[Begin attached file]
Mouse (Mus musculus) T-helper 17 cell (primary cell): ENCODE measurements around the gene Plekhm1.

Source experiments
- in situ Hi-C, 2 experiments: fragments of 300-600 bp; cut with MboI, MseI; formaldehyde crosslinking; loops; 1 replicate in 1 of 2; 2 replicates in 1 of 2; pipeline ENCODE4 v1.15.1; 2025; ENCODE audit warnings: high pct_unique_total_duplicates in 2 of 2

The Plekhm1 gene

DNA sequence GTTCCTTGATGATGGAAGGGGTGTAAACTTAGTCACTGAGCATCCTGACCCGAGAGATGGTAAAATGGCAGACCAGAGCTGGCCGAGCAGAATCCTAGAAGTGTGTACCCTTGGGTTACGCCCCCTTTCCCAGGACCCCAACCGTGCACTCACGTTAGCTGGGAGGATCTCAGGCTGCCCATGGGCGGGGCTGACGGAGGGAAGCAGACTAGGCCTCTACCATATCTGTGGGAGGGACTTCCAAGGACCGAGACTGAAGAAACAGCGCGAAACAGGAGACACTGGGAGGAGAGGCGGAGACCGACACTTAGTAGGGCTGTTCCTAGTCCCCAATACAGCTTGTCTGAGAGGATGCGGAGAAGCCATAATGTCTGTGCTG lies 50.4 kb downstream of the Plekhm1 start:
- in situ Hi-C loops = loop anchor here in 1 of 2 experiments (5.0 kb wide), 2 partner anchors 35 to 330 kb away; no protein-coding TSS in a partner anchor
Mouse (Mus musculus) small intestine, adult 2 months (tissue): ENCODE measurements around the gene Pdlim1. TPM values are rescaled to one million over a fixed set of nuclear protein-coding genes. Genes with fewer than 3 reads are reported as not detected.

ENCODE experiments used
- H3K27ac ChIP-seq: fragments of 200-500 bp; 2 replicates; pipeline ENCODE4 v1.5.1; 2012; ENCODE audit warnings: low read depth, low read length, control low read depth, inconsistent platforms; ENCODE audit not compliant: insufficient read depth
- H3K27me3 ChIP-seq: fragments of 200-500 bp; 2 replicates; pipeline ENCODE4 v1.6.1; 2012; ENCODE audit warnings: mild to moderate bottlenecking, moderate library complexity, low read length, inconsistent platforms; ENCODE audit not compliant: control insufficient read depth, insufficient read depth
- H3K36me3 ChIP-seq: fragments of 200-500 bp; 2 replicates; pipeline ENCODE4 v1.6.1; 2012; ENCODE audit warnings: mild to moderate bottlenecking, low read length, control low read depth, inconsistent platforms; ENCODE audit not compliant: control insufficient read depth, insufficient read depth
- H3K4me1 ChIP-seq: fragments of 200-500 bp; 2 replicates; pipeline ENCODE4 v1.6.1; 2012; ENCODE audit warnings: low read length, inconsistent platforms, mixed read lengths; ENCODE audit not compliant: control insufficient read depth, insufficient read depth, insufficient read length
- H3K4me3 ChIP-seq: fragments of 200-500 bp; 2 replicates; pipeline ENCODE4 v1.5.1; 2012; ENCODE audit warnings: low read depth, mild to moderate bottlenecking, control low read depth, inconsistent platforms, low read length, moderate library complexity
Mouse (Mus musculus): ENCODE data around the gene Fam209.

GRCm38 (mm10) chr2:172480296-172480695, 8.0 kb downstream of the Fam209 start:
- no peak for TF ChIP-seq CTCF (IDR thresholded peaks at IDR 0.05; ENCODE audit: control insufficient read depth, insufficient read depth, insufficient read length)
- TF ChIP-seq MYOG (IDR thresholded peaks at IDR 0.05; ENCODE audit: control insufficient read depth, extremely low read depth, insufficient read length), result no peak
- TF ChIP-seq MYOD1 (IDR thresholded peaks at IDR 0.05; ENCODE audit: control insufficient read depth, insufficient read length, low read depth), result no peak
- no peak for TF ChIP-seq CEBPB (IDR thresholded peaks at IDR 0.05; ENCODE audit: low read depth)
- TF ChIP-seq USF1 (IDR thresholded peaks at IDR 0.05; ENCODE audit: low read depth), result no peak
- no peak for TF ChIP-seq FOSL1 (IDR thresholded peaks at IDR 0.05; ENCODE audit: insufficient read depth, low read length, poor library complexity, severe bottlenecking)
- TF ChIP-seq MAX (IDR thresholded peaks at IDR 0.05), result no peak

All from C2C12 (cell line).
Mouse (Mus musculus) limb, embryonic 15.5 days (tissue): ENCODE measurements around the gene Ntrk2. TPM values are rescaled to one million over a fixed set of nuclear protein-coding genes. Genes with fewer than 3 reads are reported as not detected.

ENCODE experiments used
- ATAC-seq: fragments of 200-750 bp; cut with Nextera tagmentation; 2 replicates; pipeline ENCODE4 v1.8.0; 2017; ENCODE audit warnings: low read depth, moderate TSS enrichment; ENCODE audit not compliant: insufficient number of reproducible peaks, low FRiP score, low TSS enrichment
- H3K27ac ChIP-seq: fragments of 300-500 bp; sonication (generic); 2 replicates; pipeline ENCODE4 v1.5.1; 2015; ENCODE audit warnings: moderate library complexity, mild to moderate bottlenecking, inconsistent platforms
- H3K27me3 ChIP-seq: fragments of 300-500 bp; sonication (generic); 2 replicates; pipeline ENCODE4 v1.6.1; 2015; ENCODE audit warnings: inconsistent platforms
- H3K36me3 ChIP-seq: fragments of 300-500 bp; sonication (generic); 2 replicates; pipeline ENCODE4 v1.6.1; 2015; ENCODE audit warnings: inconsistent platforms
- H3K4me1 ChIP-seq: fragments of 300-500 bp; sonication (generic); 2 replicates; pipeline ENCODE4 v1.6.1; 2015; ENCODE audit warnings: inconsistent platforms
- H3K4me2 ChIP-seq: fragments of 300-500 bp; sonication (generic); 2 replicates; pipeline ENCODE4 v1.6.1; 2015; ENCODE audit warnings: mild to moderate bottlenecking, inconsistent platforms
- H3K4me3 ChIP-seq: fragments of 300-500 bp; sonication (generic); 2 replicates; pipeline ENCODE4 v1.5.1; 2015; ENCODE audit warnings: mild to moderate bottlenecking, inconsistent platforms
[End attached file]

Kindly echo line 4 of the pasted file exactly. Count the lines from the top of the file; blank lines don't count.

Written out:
The Plekhm1 gene